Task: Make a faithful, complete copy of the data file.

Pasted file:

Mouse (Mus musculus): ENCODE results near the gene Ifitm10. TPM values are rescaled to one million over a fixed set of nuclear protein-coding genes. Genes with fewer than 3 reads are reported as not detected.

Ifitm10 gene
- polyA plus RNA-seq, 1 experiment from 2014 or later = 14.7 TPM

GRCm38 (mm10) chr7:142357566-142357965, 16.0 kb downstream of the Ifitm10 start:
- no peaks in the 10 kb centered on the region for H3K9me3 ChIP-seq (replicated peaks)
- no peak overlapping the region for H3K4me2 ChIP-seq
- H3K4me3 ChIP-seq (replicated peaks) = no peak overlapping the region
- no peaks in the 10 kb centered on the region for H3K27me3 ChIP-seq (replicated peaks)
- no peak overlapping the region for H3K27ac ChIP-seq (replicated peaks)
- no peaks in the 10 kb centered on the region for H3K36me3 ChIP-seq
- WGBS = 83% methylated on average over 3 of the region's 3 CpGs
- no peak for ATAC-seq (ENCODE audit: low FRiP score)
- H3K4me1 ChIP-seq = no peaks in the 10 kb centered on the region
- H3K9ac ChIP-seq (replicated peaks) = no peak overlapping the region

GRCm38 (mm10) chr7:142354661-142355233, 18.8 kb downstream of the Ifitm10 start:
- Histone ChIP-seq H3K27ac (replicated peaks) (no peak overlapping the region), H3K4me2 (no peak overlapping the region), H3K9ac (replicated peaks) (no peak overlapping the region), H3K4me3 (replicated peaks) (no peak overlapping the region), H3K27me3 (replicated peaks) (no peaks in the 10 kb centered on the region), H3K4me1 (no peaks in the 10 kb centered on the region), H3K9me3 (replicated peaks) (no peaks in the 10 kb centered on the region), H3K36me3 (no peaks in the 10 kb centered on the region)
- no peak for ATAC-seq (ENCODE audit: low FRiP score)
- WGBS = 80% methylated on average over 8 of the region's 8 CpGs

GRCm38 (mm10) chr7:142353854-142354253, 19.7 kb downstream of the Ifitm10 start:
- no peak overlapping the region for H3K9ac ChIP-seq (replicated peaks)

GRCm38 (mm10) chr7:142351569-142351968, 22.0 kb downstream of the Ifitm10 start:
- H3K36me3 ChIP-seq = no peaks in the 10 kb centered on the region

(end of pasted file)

Mouse (Mus musculus): ENCODE results near the gene Ifitm10. TPM values are rescaled to one million over a fixed set of nuclear protein-coding genes. Genes with fewer than 3 reads are reported as not detected.

Ifitm10 gene
- polyA plus RNA-seq, 1 experiment from 2014 or later = 14.7 TPM

GRCm38 (mm10) chr7:142357566-142357965, 16.0 kb downstream of the Ifitm10 start:
- no peaks in the 10 kb centered on the region for H3K9me3 ChIP-seq (replicated peaks)
- no peak overlapping the region for H3K4me2 ChIP-seq
- H3K4me3 ChIP-seq (replicated peaks) = no peak overlapping the region
- no peaks in the 10 kb centered on the region for H3K27me3 ChIP-seq (replicated peaks)
- no peak overlapping the region for H3K27ac ChIP-seq (replicated peaks)
- no peaks in the 10 kb centered on the region for H3K36me3 ChIP-seq
- WGBS = 83% methylated on average over 3 of the region's 3 CpGs
- no peak for ATAC-seq (ENCODE audit: low FRiP score)
- H3K4me1 ChIP-seq = no peaks in the 10 kb centered on the region
- H3K9ac ChIP-seq (replicated peaks) = no peak overlapping the region

GRCm38 (mm10) chr7:142354661-142355233, 18.8 kb downstream of the Ifitm10 start:
- Histone ChIP-seq H3K27ac (replicated peaks) (no peak overlapping the region), H3K4me2 (no peak overlapping the region), H3K9ac (replicated peaks) (no peak overlapping the region), H3K4me3 (replicated peaks) (no peak overlapping the region), H3K27me3 (replicated peaks) (no peaks in the 10 kb centered on the region), H3K4me1 (no peaks in the 10 kb centered on the region), H3K9me3 (replicated peaks) (no peaks in the 10 kb centered on the region), H3K36me3 (no peaks in the 10 kb centered on the region)
- no peak for ATAC-seq (ENCODE audit: low FRiP score)
- WGBS = 80% methylated on average over 8 of the region's 8 CpGs

GRCm38 (mm10) chr7:142353854-142354253, 19.7 kb downstream of the Ifitm10 start:
- no peak overlapping the region for H3K9ac ChIP-seq (replicated peaks)

GRCm38 (mm10) chr7:142351569-142351968, 22.0 kb downstream of the Ifitm10 start:
- H3K36me3 ChIP-seq = no peaks in the 10 kb centered on the region